Serve corn sprinkled with the remaining 1/4 cup scallions. Serves four to six.

From “Gourmet Today.”

Copyright: 2010

Native Plant Give-away!

Posted by on 22 Jun 2010 | Tagged as: Farm News

Free Native Plants at the June 26th Community Farmers’ Market
June 21th, 2010

For more information:
Mike Tosick, Chair, Environmental Commission, City of Bloomington, 391-9756

Heather Reynolds, Stranger’s Hill Organics, 339-7916

Bloomington, IN – Discover the benefits of Natural Landscaping!  The City of Bloomington Environmental Commission and Stranger’s Hill Organics have teamed up for the fourth annual native plants giveaway.  Purple coneflower, butterfly milkweed, and bergamot are just some of the native prairie perennials that will be available free at the June 26th Bloomington Farmers’ Market.

“The EC strongly supports the work that Stranger’s Hill Organics has done in promoting the use of native plants in our area,” says Environmental Commission Chair Mike Tosick.  “And we commend them for once again coming forward to give away native plant species to local residents.”

The Environmental Commission will be distributing its Natural Landscaping literature along with the plants.  In addition to a brochure introducing the concept, a series of Natural Landscaping fact sheets explain how residents can assess their property, purchase native plants, create gardens for sun, shade, and other conditions, attract wildlife and build water features. This literature can also be accessed at the Environmental Commission’s website (

The prairie plants were grown organically by Stranger’s Hill Organics. “Native plants are an important part of our farm,” says Heather Reynolds of Stranger’s Hill Organics.  “Besides being beautiful, native plants promote beneficial insects and birds that pollinate crops and provide natural pest control, help to build rich soil, and filter storm water. We are delighted to help to spread the benefits of native plants throughout the Bloomington community.”

“Native plants have evolved over many years and have adapted to local conditions,” continues Tosick.  “They require very little watering once established, are well-adapted to local soil conditions, and do not spread aggressively like exotic plants can do.”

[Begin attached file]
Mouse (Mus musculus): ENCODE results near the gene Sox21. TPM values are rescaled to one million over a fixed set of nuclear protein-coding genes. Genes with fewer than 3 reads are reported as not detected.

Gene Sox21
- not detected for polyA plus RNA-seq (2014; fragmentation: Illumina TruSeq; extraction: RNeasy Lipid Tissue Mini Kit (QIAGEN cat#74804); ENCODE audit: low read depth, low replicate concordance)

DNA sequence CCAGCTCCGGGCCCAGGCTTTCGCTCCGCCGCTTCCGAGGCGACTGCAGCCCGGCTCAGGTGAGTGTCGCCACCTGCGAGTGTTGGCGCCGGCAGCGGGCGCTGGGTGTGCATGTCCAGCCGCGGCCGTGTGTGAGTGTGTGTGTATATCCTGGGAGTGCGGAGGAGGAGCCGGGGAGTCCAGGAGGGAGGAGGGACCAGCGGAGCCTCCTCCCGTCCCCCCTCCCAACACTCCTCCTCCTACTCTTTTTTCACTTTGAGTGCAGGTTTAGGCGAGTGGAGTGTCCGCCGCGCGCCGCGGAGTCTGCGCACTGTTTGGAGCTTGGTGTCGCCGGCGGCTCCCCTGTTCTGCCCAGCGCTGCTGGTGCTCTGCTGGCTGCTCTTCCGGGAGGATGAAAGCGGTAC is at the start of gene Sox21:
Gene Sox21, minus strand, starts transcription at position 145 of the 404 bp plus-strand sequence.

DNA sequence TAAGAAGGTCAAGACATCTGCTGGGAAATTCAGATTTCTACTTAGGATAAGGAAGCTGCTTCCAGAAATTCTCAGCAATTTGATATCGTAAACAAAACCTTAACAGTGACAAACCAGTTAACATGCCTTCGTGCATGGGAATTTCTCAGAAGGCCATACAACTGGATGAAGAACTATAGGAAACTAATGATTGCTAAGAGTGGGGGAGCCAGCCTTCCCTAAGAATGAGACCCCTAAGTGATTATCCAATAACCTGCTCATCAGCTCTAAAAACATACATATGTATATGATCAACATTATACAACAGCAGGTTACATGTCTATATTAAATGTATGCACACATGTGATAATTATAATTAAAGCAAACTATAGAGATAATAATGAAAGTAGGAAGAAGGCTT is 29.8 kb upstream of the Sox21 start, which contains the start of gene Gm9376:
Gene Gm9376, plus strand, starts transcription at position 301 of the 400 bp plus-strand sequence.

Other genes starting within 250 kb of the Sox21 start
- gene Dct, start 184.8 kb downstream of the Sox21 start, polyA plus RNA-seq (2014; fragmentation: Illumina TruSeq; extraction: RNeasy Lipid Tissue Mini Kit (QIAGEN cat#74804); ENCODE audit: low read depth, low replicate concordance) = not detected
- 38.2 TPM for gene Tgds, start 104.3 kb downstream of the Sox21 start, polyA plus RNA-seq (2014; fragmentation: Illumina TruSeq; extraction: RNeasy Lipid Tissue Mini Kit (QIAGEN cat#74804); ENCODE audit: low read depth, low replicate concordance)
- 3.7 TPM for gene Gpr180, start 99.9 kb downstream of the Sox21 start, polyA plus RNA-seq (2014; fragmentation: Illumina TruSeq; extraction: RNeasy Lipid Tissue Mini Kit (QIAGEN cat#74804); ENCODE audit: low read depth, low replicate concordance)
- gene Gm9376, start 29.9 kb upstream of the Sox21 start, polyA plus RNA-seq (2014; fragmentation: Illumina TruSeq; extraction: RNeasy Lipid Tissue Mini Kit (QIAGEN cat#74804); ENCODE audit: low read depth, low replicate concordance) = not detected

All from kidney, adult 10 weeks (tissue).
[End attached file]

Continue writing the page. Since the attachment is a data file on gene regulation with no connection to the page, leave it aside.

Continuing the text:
Natural Landscaping:

  • is good for the environment.  Locally, it improves air and water quality by eliminating pesticides, herbicides, and fertilizer.  Globally, it cuts greenhouse gas emissions and fossil fuel use associated with mowing and chemical production.
  • saves you time and money.  Less time and money spent weeding, mowing, and treating with chemicals means more time spent enjoying the great outdoors.
  • is easy for both novice and experienced gardeners.  Native plants are adapted to the local environment and can thrive with little or no help.

Stop by the June 26th Saturday Farmers’ Market to pick up free native plant seedlings and free information to assist you in creating sustainable, more natural, and beautiful spaces.

You can reach the Environmental Commission by phone via the City Planning Department at 349-3423, or send an email to: Find out more about Stranger’s Hill Organics at


Report: Stranger’s Hill Organics Honored as an Outstanding Community Partner

Posted by on 22 Jun 2010 | Tagged as: Farm News

From the Herald Times, June 10, 2010

Six individuals or groups were honored with Hunger Recognition Awards for their outstanding support of the Hoosier Hills Food Bank Tuesday night at the food bank’s Fourth Annual Hunger Recognition Awards Ceremony and Volunteer Appreciation Reception at the Indiana Memorial Union.

They are:

Bloomington Hospital, Outstanding Community Partner, for being a longtime and substantial donor to the Meal Share prepared food rescue program and sponsor of a large annual food drive.

Mother’s Cupboard, Outstanding Partner Agency. This Brown County soup kitchen and food pantry has stepped up to feed about 90 people per day and provide groceries to 450 people each month.

Stranger’s Hill Organics, Outstanding Community Partner. The Monroe County farm is a food donor and provided the opportunity to start the food bank’s Garden Program, which raises organic produce that is distributed to food bank agencies.